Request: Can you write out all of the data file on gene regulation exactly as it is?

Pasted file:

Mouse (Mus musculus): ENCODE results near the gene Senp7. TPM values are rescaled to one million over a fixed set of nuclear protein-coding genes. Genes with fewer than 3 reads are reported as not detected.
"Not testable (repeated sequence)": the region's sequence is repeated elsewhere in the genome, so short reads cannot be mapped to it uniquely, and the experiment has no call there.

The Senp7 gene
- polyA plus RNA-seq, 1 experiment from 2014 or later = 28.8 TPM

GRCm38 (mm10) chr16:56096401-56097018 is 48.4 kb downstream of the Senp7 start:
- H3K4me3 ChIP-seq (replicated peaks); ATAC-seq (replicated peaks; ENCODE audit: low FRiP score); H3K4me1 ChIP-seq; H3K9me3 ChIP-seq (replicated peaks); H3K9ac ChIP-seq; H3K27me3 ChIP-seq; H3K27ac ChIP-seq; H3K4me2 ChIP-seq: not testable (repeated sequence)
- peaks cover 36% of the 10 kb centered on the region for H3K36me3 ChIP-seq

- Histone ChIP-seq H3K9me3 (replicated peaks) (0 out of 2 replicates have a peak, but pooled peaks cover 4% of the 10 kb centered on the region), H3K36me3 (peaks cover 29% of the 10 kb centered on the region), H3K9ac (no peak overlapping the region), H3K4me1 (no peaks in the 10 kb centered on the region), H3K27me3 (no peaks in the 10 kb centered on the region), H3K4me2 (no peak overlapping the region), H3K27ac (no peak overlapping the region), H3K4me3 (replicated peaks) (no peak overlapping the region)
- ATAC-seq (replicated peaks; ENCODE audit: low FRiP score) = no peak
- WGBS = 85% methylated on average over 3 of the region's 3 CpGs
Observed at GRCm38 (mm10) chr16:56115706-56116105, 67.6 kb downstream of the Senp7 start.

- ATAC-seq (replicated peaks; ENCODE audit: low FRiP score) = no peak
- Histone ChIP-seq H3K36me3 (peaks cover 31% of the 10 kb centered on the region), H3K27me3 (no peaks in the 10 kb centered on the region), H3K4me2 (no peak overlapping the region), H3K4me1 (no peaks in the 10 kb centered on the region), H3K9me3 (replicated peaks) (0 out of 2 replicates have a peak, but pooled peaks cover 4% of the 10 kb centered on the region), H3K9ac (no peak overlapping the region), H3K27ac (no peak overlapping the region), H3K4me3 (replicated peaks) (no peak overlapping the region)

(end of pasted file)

Mouse (Mus musculus): ENCODE results near the gene Senp7. TPM values are rescaled to one million over a fixed set of nuclear protein-coding genes. Genes with fewer than 3 reads are reported as not detected.
"Not testable (repeated sequence)": the region's sequence is repeated elsewhere in the genome, so short reads cannot be mapped to it uniquely, and the experiment has no call there.

The Senp7 gene
- polyA plus RNA-seq, 1 experiment from 2014 or later = 28.8 TPM

GRCm38 (mm10) chr16:56096401-56097018 is 48.4 kb downstream of the Senp7 start:
- H3K4me3 ChIP-seq (replicated peaks); ATAC-seq (replicated peaks; ENCODE audit: low FRiP score); H3K4me1 ChIP-seq; H3K9me3 ChIP-seq (replicated peaks); H3K9ac ChIP-seq; H3K27me3 ChIP-seq; H3K27ac ChIP-seq; H3K4me2 ChIP-seq: not testable (repeated sequence)
- peaks cover 36% of the 10 kb centered on the region for H3K36me3 ChIP-seq

- Histone ChIP-seq H3K9me3 (replicated peaks) (0 out of 2 replicates have a peak, but pooled peaks cover 4% of the 10 kb centered on the region), H3K36me3 (peaks cover 29% of the 10 kb centered on the region), H3K9ac (no peak overlapping the region), H3K4me1 (no peaks in the 10 kb centered on the region), H3K27me3 (no peaks in the 10 kb centered on the region), H3K4me2 (no peak overlapping the region), H3K27ac (no peak overlapping the region), H3K4me3 (replicated peaks) (no peak overlapping the region)
- ATAC-seq (replicated peaks; ENCODE audit: low FRiP score) = no peak
- WGBS = 85% methylated on average over 3 of the region's 3 CpGs
Observed at GRCm38 (mm10) chr16:56115706-56116105, 67.6 kb downstream of the Senp7 start.

- ATAC-seq (replicated peaks; ENCODE audit: low FRiP score) = no peak
- Histone ChIP-seq H3K36me3 (peaks cover 31% of the 10 kb centered on the region), H3K27me3 (no peaks in the 10 kb centered on the region), H3K4me2 (no peak overlapping the region), H3K4me1 (no peaks in the 10 kb centered on the region), H3K9me3 (replicated peaks) (0 out of 2 replicates have a peak, but pooled peaks cover 4% of the 10 kb centered on the region), H3K9ac (no peak overlapping the region), H3K27ac (no peak overlapping the region), H3K4me3 (replicated peaks) (no peak overlapping the region)